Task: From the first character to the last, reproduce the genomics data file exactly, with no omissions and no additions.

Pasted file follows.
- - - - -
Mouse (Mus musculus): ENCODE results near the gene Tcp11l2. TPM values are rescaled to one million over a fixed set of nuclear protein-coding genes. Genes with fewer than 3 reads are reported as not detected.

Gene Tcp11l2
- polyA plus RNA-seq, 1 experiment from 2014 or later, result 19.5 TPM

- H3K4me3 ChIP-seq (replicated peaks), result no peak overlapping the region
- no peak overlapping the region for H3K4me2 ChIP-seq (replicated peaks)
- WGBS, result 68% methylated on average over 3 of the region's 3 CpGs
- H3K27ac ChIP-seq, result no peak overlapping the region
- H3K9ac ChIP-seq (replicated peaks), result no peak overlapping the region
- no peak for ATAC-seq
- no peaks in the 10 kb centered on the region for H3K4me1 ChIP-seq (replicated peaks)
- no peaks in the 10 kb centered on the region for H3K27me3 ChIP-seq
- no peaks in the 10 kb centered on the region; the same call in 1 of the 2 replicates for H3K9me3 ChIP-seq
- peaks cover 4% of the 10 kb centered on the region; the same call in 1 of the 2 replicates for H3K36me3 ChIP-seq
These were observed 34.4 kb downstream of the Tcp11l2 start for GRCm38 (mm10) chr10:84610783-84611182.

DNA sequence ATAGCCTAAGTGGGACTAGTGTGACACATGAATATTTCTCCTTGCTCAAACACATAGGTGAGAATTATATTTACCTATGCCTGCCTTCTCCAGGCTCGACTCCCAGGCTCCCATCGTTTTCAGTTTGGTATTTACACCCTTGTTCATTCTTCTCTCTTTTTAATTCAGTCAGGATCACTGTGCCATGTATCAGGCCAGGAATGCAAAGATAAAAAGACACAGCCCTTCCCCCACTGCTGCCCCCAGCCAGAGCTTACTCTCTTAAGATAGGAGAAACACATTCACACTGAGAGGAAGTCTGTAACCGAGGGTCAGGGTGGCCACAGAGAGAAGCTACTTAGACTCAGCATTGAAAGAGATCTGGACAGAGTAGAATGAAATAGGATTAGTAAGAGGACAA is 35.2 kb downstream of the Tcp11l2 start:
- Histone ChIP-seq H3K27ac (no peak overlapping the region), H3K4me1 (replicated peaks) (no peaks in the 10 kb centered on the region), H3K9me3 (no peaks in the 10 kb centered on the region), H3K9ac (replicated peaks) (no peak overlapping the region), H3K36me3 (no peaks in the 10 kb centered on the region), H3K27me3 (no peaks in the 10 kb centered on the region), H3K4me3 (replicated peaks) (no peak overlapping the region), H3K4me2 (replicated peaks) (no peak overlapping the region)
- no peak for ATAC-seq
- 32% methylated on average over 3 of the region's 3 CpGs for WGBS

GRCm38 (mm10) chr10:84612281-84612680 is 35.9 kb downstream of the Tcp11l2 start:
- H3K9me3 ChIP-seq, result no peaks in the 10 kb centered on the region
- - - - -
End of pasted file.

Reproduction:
Mouse (Mus musculus): ENCODE results near the gene Tcp11l2. TPM values are rescaled to one million over a fixed set of nuclear protein-coding genes. Genes with fewer than 3 reads are reported as not detected.

Gene Tcp11l2
- polyA plus RNA-seq, 1 experiment from 2014 or later, result 19.5 TPM

- H3K4me3 ChIP-seq (replicated peaks), result no peak overlapping the region
- no peak overlapping the region for H3K4me2 ChIP-seq (replicated peaks)
- WGBS, result 68% methylated on average over 3 of the region's 3 CpGs
- H3K27ac ChIP-seq, result no peak overlapping the region
- H3K9ac ChIP-seq (replicated peaks), result no peak overlapping the region
- no peak for ATAC-seq
- no peaks in the 10 kb centered on the region for H3K4me1 ChIP-seq (replicated peaks)
- no peaks in the 10 kb centered on the region for H3K27me3 ChIP-seq
- no peaks in the 10 kb centered on the region; the same call in 1 of the 2 replicates for H3K9me3 ChIP-seq
- peaks cover 4% of the 10 kb centered on the region; the same call in 1 of the 2 replicates for H3K36me3 ChIP-seq
These were observed 34.4 kb downstream of the Tcp11l2 start for GRCm38 (mm10) chr10:84610783-84611182.

DNA sequence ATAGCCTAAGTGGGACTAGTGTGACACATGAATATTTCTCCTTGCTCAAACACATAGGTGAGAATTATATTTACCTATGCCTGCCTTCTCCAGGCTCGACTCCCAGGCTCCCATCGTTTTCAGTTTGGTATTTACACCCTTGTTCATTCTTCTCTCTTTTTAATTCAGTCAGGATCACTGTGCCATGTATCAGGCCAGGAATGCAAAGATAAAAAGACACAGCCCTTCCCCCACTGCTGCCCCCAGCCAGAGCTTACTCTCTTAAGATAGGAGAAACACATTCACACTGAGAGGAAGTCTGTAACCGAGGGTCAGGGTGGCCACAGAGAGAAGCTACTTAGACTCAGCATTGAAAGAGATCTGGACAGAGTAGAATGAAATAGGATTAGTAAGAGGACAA is 35.2 kb downstream of the Tcp11l2 start:
- Histone ChIP-seq H3K27ac (no peak overlapping the region), H3K4me1 (replicated peaks) (no peaks in the 10 kb centered on the region), H3K9me3 (no peaks in the 10 kb centered on the region), H3K9ac (replicated peaks) (no peak overlapping the region), H3K36me3 (no peaks in the 10 kb centered on the region), H3K27me3 (no peaks in the 10 kb centered on the region), H3K4me3 (replicated peaks) (no peak overlapping the region), H3K4me2 (replicated peaks) (no peak overlapping the region)
- no peak for ATAC-seq
- 32% methylated on average over 3 of the region's 3 CpGs for WGBS

GRCm38 (mm10) chr10:84612281-84612680 is 35.9 kb downstream of the Tcp11l2 start:
- H3K9me3 ChIP-seq, result no peaks in the 10 kb centered on the region